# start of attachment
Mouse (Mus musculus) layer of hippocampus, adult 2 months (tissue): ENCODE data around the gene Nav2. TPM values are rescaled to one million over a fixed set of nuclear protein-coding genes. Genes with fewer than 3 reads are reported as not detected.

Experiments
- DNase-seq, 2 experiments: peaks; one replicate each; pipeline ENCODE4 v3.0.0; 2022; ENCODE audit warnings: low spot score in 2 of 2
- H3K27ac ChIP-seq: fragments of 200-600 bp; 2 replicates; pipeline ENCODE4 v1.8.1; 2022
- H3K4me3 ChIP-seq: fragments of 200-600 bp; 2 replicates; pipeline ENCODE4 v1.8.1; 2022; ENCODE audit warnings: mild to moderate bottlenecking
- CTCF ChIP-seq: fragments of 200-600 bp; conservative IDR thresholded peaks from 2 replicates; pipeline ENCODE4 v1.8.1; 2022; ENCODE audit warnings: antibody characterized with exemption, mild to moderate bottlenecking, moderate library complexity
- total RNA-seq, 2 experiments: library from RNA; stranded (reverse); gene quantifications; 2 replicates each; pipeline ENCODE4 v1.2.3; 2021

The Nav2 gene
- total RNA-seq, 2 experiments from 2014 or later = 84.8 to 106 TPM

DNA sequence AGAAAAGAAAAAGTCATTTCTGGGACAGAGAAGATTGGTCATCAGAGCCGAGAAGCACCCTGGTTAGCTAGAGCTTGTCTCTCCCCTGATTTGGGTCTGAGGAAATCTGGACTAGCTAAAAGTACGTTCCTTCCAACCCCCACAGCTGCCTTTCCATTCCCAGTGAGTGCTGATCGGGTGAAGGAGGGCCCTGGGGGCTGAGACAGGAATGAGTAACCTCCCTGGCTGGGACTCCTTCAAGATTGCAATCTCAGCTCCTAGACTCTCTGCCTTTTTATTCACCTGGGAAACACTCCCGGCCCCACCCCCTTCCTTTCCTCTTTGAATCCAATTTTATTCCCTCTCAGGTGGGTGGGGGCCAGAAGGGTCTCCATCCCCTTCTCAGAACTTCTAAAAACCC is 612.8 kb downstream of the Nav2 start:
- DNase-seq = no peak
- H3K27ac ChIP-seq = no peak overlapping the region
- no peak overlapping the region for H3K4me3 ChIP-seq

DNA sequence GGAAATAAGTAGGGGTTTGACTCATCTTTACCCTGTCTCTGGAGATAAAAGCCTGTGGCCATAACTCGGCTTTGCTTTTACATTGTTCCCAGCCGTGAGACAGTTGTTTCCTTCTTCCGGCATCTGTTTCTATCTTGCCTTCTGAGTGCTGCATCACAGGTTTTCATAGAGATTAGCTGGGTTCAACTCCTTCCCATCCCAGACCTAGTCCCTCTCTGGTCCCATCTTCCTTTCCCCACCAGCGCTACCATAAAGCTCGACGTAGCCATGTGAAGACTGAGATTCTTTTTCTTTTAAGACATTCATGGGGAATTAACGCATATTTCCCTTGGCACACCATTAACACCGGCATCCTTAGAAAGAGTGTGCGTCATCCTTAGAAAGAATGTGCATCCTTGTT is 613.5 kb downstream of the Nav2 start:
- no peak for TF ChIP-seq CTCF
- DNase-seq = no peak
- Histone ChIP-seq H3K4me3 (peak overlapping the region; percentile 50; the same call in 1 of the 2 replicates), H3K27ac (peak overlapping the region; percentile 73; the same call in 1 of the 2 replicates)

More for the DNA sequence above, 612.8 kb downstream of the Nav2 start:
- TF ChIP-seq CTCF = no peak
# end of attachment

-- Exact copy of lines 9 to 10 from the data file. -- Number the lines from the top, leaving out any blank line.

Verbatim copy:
- total RNA-seq, 2 experiments from 2014 or later = 84.8 to 106 TPM

DNA sequence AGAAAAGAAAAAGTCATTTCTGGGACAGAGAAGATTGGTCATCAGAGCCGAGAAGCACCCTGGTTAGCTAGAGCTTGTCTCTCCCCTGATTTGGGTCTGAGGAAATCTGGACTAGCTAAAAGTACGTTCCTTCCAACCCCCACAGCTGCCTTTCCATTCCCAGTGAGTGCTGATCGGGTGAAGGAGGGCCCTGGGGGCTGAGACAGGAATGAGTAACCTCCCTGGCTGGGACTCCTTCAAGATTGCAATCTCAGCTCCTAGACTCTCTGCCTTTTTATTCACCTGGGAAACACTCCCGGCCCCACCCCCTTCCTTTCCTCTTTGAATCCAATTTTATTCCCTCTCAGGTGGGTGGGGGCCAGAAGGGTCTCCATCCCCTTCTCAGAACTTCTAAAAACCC is 612.8 kb downstream of the Nav2 start: